United States District Court, N.D. Indiana, South Bend Division
OPINION AND ORDER
L. Miller, Jr. United States District Judge.
and Dave Mahler sued in state court for damages associated
with Ms. Mahler's Biomet M2a-Magnum hip implant. They
sued various Biomet entities and sales representative Jake
Weible. Mr. Weible and the Mahlers are Missouri citizens. The
Biomet entities removed. The Mahlers ask for a remand.
Mahlers allege that Ms. Mahler's Biomet M2a-Magnum hip
implant caused her pain and a buildup of metal ions and
debris in her body, which resulted in, among other things,
metallosis, osteolysis, and a need for revision surgery. She
sued various Biomet entities based on strict liability and
negligence theories, alleging defects in the design,
manufacture, research, and testing of the hip implant, and
failure to warn about the implant's harmful effects.
Mahlers also sued Jake Weible, who they allege was a
representative of the Biomet companies. They say he was
present during Ms. Mahler's implant surgery and advised
Ms. Mahler's surgeon as to the implant's safety and
efficacy. They claim Mr. Weible didn't use ordinary care
in warning Ms. Mahler's surgeon of the risk of harm from
the hip implant. The Biomet entities add that Mr. Weible was
a sales representative for a Biomet distributor, Select
Mahlers sued in the Circuit Court of the County of St. Louis.
The Biomet defendants then removed the case to the United
States District Court for the Eastern District of Missouri.
28 U.S.C. § 1441. They did so without Mr. Weible's
consent on the basis that Mr. Weible wasn't
“properly joined and served.” §
1446(b)(2)(A). The case was then transferred to this court as
part of the MDL.
Mahlers move to remand. They argue that because Mr. Weible
and the Mahlers are all Missouri citizens, the federal courts
lacks diversity jurisdiction. § 1332(a)(1). The Biomet
entities argue that the Mahlers fraudulently joined Mr.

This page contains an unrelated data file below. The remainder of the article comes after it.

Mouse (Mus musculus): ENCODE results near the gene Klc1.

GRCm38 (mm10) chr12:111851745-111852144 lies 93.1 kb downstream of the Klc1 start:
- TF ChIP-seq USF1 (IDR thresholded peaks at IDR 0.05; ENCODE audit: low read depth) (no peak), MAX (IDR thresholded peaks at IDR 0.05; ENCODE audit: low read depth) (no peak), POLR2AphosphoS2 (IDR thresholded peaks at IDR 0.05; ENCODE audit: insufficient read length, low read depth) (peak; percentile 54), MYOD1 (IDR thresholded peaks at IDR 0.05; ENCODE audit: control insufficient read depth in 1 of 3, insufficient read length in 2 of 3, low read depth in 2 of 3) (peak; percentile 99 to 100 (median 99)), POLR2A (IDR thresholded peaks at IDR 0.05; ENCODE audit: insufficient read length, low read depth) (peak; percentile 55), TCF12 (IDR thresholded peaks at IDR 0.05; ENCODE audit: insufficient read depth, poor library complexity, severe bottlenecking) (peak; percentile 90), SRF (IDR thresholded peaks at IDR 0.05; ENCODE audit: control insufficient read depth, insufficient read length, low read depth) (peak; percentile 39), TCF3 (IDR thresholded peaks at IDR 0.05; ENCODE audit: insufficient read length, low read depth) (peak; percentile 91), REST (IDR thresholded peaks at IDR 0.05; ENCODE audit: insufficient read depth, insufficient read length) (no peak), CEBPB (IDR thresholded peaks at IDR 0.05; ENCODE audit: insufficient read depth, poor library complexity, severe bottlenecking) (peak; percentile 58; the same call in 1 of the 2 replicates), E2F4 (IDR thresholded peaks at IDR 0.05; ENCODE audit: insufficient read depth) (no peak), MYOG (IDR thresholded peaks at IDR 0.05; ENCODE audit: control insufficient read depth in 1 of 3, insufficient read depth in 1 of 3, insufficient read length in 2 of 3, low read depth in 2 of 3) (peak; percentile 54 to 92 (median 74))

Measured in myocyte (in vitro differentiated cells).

Weible, so his citizenship must be ignored.
Standard of Review
courts are courts of limited jurisdiction and may only
exercise jurisdiction where it is specifically authorized by
federal statute.” Evers v. Astrue, 536 F.3d
651, 657 (7th Cir. 2008). Defendants in a state court case
can remove the case to federal court if the federal court
would have original jurisdiction over it. 28 U.S.C. §
1441(a). One route for original jurisdiction is
“complete diversity between all named plaintiffs and
all named defendants, and no defendant is a citizen of the
forum state.” Lincoln Prop. Co. v. Roche, 546
U.S. 81, 84 (2005); see § 1332(a). “The
party asserting federal jurisdiction . . . has the burden of
establishing that” the jurisdictional requirements are
met. Hartridge v. Aetna Cas. & Sur. Co., 415
F.2d 809, 814 (8th Cir. 1969). A court must remand a case to
state court if it doesn't have subject matter
jurisdiction over the case. § 1447(c).
Mahlers and Mr. Weible are Missouri citizens. The various
Biomet entities are Indiana citizens. The Biomet entities removed
a case with a non-diverse party, in this case Mr. Weible.
They can avoid remand “only be demonstrating that the
non-diverse party was fraudulently joined.” Filla
v. Norfolk S. Ry. Co., 336 F.3d 806, 809 (8th Cir.
2003); Gottlieb v. Westin Hotel Co., 990 F.2d 323,
327 (7th Cir. 1993). “Fraudulent joinder” is
oddly named, because it doesn't involve fraud. The basic
question in fraudulent joinder review is “the
reasonableness of the basis underlying the state claim. Where
applicable state precedent precludes the existence of a cause
of action against a defendant, joinder is fraudulent.”
Filla v. Norfolk S., 336 F.3d at 810. The district
court's “task is limited to determining whether
there is arguably a reasonable basis for predicting that the
state law might impose liability based upon the facts
involved.” Id. at 811. Joinder of a defendant
isn't fraudulent if there's a “colorable”
cause of action against that defendant. Id. at 810.
remove, the defendants filed a “notice of removal . . .
containing a short and plain statement of the grounds for
removal.” § 1446(a). In their notice of removal,
the Biomet entities argued that the Mahlers have no possible
claim against Mr. Weible, so he was fraudulently joined.
“innocent seller” statute provides:
1. A defendant whose liability is based solely on his status
as a seller in the stream of commerce may be dismissed from a